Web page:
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I scored about 10 bd ft...... of paulownia wood. Sizes range from 24-48" in length to 4-9" in width to mostly 1 1/4" 1 1/2" in thickness. looking on line I understand that this wood is used a lot in guitars and surfboards. I was wondering if anyone has used this wood before. I understand it is a hardwood but it is surprisingly light wood. can it be re-sawed easily? I was thinking boxes, but would be interested in other uses.
 

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I scored about 10 bd ft...... of paulownia wood. Sizes range from 24-48" in length to 4-9" in width to mostly 1 1/4" 1 1/2" in thickness. looking on line I understand that this wood is used a lot in guitars and surfboards. I was wondering if anyone has used this wood before. I understand it is a hardwood but it is surprisingly light wood. can it be re-sawed easily? I was thinking boxes, but would be interested in other uses.
more than you wanted to know...

Why you’ll love it: Among the absolute lightest woods available, but not as styrofoam-soft as Balsa. It is also one of the most stable woods with regard to humidity and has very low movement in service. It grows like a weed, and trees are frequently plantation grown.

Why you’ve never heard of it: The Japanese seem to use it all up before anyone else can get their hands on it. It’s only fair, as the wood should simply go to the highest bidder, and Paulownia is prized in Japan and used for all sorts of things.

The other Balsa. Paulownia can be very light and soft, and is really the only other wood that at times can even approach Balsa’s lightness. Ironically, both are hardwoods.

Common Name(s): Paulownia, Royal Paulownia, Princess Tree, Kiri

Scientific Name: Paulownia tomentosa

Distribution: Native to eastern Asia; also planted in eastern North America

Tree Size: 30-65 ft (10-20 m) tall, 2-4 ft (.6-1.2 m) trunk diameter

Average Dried Weight: 18 lbs/ft3 (280 kg/m3)

Specific Gravity (Basic, 12% MC): .25, .28

Janka Hardness: 300 lbf (1,330 N)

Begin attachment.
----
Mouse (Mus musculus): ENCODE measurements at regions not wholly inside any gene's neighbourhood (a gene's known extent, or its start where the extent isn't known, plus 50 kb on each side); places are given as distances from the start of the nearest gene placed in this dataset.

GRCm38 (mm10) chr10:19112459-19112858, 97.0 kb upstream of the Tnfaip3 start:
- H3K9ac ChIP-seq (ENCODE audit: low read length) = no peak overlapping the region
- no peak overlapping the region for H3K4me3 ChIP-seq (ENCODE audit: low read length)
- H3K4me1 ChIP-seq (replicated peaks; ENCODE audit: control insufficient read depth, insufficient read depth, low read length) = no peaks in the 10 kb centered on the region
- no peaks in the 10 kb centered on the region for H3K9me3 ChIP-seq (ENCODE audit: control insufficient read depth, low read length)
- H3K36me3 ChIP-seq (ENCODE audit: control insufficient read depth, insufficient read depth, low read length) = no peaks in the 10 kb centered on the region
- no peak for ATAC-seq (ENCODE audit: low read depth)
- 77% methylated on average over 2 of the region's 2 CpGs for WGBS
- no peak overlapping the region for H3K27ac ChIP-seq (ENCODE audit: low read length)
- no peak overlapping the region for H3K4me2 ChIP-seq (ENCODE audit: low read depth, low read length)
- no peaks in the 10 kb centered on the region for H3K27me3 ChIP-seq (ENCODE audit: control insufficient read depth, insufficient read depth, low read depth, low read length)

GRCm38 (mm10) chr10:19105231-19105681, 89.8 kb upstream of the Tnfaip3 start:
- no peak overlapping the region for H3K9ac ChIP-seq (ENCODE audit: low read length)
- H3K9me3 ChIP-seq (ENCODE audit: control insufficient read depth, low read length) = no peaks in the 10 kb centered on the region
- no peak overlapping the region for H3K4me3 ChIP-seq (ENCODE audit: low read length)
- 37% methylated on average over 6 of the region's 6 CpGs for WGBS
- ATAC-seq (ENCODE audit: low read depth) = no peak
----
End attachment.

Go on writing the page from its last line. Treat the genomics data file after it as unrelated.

Modulus of Rupture: 5,480 lbf/in2 (37.8 MPa)

Elastic Modulus: 635,000 lbf/in2 (4.38 GPa)

Crushing Strength: 3,010 lbf/in2 (20.7 MPa)

Shrinkage: Radial: 2.4%, Tangential: 3.9%, Volumetric: 6.4%, T/R Ratio: 1.6

Color/Appearance: Heartwood typically a pale grayish brown, sometimes with a reddish or purplish hue. Pale white sapwood not clearly demarcated from heartwood. Overall appearance (both the wood and the tree itself) is not too unlike Catalpa, another lightweight and porous hardwood.

Grain/Texture: Grain is generally straight, with a coarse, uneven texture. Very large pores give Paulownia a striped, porous look.

Endgrain: Ring-porous, occasionally semi-ring-porous; 3-5 rows of very large earlywood pores, medium to small latewood pores; tyloses common; growth rings distinct; rays visible without lens; parenchyma aliform (winged and lozenge), confluent, and banded.

Rot Resistance: Reported to be durable regarding decay resistance, with decent weathering characteristics, though susceptible to insect attack.

Workability: Given its straight grain and light weight, Paulownia is extremely easy to work. However, due to a high silica content in some trees, the wood can have a strong blunting effect on cutting edges. Takes a wide variety of glues, stains, and finishes well.

Odor: No characteristic odor.

Allergies/Toxicity: Besides the standard health risks associated with any type of wood dust, no further health reactions have been associated with Paulownia. See the articles Wood Allergies and Toxicity and Wood Dust Safety for more information.

Pricing/Availability: Paulownia is seldom offered for sale in the United States, though it’s actually grown on plantations and exported to Japan, where demand for the wood is much higher. Prices are likely to be high for a domestic species.

Sustainability: This wood species is not listed in the CITES Appendices or on the IUCN Red List of Threatened Species.

Common Uses: Plywood, veneer, furniture, boxes, millwork/siding, musical instruments (electric guitar bodies), clogs, carvings, and other small specialty items.

Comments: The other Balsa. Paulownia is used in applications where a lightweight (yet proportionately strong) wood is needed. It’s widely used in Japan for construction of the koto (a stringed musical instrument), as well as other household items, where the wood is referred to as Kiri. Paulownia is one of the fastest growing trees in the world, capable of growth rates of well over seven feet per year as a seedling! But while it’s highly appreciated and cultivated in Asia, Paulownia has come to be considered an invasive species in the United States.

Paulownia was named after Queen Anna Pavlovna of Russia (1795-1865), and is sometimes called Royal Paulownia or Princess Tree.

Related Species:

None available.
 

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